After that we travelled north to Horseshoe Point. We’ve been there before, It is reached by a pot-holed road, which is getting worse due to construction traffic – they are building the onshore bit for one of the offshore wind farms here. There is a car park, some marsh, a few coastal defences left from the war and not much else.

As we parked, three vees of geese flew over, obviously intent on grazing a field before roosting. We didn’t see them later but we did see a big flock of Widgeon on the return trip. Today we had views of ships in the Humber, hazy wind turbines and a Little Egret. I was particularly pleased with that as we’d seen two in roadside fields during the trip but hadn’t been able to stop and watch or photograph them.

Little Egret - Horseshoe Point

Little Egret – Horseshoe Point

It stayed in the distance, but it did do quite a bit of walking about and some short flights. I know they are quite common these days, but it’s always a thrill to see one.

On the way back to Sutton on Sea, and the chip shop, we were lucky enough to see a hunting Barn Owl as the light fell. They are ghostly, pale birds, and suit the light at the end of the day. It flew from one side of the road to the other, banking several times to show off its plumage, which is a lacework pattern of cream, grey and beige. A magic end to a fine day. It was just a shame it was too quick for me to get the camera out.

(To be continued)

 

 

 

Has It Really Been So Long?

We’ve been back to Bempton Cliffs. It was busy, it was full of people with dogs and there were quite a lot of Puffins about.

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Puffins at Bempton Cliffs

I like Puffins.

I’m not so keen on crowds.

And I think that dog owners should have to pass a test before being allowed out in public. I had to wait at the entrance to the visitor centre as two pairs of dogs  faced off. I’ve been forced off paths and tripped several times too.

Anyway, here are some photos.

Chips at the Dolphin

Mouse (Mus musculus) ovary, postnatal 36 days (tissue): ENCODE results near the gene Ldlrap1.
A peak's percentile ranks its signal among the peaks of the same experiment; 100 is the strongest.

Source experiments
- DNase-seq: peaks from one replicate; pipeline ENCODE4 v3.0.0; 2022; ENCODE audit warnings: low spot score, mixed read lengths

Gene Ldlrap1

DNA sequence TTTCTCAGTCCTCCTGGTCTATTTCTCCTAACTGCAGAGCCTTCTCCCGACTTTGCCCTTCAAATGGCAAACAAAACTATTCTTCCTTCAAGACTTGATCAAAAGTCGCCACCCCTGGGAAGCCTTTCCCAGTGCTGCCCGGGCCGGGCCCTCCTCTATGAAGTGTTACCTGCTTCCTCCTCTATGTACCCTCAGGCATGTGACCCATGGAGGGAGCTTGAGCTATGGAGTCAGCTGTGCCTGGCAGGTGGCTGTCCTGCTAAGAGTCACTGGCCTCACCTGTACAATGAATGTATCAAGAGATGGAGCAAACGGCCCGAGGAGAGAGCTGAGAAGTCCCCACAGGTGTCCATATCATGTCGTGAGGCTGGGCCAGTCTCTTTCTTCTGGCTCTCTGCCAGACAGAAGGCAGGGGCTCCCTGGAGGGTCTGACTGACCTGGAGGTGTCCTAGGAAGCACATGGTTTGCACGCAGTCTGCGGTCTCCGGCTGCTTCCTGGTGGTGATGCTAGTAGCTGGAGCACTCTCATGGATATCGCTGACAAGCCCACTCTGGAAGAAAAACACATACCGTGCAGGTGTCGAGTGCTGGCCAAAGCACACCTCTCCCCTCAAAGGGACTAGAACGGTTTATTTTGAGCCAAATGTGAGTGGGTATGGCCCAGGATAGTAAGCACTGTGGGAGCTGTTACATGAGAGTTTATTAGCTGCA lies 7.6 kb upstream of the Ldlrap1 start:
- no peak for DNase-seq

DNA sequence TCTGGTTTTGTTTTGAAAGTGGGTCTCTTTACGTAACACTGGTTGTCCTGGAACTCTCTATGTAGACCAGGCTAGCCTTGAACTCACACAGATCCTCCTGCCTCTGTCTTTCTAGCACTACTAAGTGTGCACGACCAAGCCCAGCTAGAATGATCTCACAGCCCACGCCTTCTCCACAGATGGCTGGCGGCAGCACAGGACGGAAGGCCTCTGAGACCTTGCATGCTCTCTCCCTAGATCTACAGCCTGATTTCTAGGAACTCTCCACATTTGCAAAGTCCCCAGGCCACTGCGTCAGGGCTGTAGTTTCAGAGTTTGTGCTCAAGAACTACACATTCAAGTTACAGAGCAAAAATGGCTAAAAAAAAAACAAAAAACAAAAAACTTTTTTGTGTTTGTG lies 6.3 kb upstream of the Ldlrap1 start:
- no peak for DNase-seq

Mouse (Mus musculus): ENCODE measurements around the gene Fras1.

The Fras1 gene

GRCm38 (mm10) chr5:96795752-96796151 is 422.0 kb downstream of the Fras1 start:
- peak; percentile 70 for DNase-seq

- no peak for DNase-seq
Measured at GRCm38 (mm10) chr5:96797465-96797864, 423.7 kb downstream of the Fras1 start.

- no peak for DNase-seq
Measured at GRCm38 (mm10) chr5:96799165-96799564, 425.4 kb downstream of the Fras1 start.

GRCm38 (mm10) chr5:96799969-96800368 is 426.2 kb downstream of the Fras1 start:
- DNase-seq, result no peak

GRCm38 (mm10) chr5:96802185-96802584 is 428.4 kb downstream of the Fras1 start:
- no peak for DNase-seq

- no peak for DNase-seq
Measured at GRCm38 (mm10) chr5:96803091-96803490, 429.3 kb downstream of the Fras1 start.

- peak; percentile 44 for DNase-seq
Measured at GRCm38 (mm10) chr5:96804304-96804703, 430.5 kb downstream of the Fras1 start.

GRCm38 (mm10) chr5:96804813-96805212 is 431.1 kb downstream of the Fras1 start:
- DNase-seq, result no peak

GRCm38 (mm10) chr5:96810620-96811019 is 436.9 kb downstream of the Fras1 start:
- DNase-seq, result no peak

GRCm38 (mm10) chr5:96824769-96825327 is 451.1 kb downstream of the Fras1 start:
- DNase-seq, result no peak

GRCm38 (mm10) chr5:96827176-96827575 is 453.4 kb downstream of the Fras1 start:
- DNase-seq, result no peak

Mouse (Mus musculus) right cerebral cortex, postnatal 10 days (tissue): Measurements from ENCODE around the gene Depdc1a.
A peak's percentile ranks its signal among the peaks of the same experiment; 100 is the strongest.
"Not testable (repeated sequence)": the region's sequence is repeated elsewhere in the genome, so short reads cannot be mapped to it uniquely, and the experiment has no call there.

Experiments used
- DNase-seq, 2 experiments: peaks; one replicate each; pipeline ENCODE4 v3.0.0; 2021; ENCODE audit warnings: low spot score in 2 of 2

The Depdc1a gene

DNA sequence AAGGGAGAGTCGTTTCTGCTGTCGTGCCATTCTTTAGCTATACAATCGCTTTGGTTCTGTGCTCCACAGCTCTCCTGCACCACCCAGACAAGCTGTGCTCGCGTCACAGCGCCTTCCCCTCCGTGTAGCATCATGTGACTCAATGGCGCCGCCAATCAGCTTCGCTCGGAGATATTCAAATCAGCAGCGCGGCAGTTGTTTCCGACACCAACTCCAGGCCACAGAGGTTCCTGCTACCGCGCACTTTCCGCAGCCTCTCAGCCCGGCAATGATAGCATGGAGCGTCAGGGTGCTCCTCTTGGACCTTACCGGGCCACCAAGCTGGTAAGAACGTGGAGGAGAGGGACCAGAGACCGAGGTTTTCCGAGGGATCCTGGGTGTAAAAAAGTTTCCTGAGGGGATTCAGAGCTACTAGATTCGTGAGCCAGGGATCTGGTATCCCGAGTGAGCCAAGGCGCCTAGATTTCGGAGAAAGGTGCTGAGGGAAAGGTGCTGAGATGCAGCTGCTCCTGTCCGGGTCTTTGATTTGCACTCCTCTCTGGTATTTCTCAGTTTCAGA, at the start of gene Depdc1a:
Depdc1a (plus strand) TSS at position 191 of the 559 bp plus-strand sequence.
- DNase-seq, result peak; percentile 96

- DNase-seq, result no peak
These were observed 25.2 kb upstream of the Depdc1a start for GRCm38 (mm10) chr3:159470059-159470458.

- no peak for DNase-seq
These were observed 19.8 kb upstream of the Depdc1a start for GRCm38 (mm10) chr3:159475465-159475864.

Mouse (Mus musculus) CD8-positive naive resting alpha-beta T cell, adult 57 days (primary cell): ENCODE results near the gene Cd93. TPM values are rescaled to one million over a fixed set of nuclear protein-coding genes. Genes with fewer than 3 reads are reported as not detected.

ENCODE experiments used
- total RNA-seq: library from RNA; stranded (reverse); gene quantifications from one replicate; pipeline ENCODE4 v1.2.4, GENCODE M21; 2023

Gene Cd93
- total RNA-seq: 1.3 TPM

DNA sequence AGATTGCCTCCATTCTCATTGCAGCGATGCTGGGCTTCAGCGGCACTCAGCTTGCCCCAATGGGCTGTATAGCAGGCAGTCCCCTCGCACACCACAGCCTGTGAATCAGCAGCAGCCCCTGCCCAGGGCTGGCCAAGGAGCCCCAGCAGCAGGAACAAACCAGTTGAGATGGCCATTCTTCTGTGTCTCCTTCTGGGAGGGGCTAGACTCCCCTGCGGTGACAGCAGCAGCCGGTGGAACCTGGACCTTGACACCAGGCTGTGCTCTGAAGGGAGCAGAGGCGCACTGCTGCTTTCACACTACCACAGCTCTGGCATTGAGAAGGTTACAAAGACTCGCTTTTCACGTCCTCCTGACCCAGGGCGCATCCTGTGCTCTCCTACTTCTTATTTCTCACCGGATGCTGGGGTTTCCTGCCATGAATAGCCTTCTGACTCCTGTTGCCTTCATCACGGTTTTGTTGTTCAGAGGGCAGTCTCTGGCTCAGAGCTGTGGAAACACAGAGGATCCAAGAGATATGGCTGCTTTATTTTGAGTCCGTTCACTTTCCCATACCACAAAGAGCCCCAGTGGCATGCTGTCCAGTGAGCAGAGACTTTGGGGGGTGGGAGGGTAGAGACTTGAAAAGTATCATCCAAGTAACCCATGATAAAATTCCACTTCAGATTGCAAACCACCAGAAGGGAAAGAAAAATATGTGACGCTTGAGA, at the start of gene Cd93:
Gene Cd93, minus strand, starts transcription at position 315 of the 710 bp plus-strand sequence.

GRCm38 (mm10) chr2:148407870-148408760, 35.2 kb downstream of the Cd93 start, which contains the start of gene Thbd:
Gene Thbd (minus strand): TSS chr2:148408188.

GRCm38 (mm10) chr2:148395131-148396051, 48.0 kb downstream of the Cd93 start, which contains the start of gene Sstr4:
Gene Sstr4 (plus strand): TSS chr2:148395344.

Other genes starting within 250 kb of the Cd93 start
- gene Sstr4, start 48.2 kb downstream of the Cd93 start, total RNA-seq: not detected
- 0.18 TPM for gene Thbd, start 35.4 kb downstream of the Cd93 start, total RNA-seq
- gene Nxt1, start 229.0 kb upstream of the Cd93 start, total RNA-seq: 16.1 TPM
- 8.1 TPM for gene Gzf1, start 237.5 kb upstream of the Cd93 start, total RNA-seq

I’ve been going to the Dolphin fish and chip restaurant for around 30 years. When I sold chickens to farmers in Lincolnshire I would make a detour two or three times a year to walk round Sutton and then have lunch at the Dolphin.

We have been most years, either with the kids or just as a couple. It was always OK rather than outstanding, but has always been a pleasant place to eat. Over the years various owners have made improvements, though this has been accompanied by the occasional lapse, and in the last few years, they seem to have been selling off household goods to raise cash. It did start to look a bit like a jumble sale, but when we visited on Wednesday it was a lot tidier.

It has also grown an assortment of notices prohibiting various sorts of behaviour. I can’t give examples as I didn’t really read them. I prefer my food without too many petty rules.

Haddock Special at the Dolphin Fish Bar, Sutton on Sea

Haddock Special at the Dolphin Fish Bar, Sutton on Sea

The Haddock Special was £9.95, not £8.95 as stated in various reviews, and tea is not included in that. The chip portion was sufficient, though not generous, and the peas were also served in a smaller pot than we remember. That wasn’t the worst thing though, they were a bit tasteless too. All in all, not the best “special” we’ve had.

You can’t order at the table now either. It’s not a big thing, but it is a sign of the erosion of standards of service.

Finally, on that subject, when someone asked for tapwater they were told it was 50p a glass. Now, the law states that only places selling alcohol have to provide tapwater free of charge, and they are, it seems, allowed to charge for service and use of the glass. As the Dolphin doesn’t serve alcohol they don’t need to offer free tapwater, but on the other hand, it’s another nail in the coffin of customer service.

However, if you have a dog with you, you are welcome to bring the germ-ridden fleabag into the eating area, where I have no doubt it will be provided with free water, and if that’s not enough you can even buy frozen lactose-free yoghurt for your dog.

Frozen yoghurt for dogs - what next?

Frozen yoghurt for dogs – what next?

The staff were quick, efficient and reasonably cheerful, though they were arguably too efficient in clearing tables. I finished before Julia, as I come from a family of predatory snackers and speed is the best defence against food theft. The way they whipped my plate from the table was undeniably efficient, but felt like they were trying to get rid of me as soon as possible.

So that’s the report – declining portion size and a couple of queries over peas and service. It’s clean and efficient, and the food is generally good, but not so good we can’t find somewhere else equally as good. We will probably do that next time.

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Wall tiles – Sutton on Sea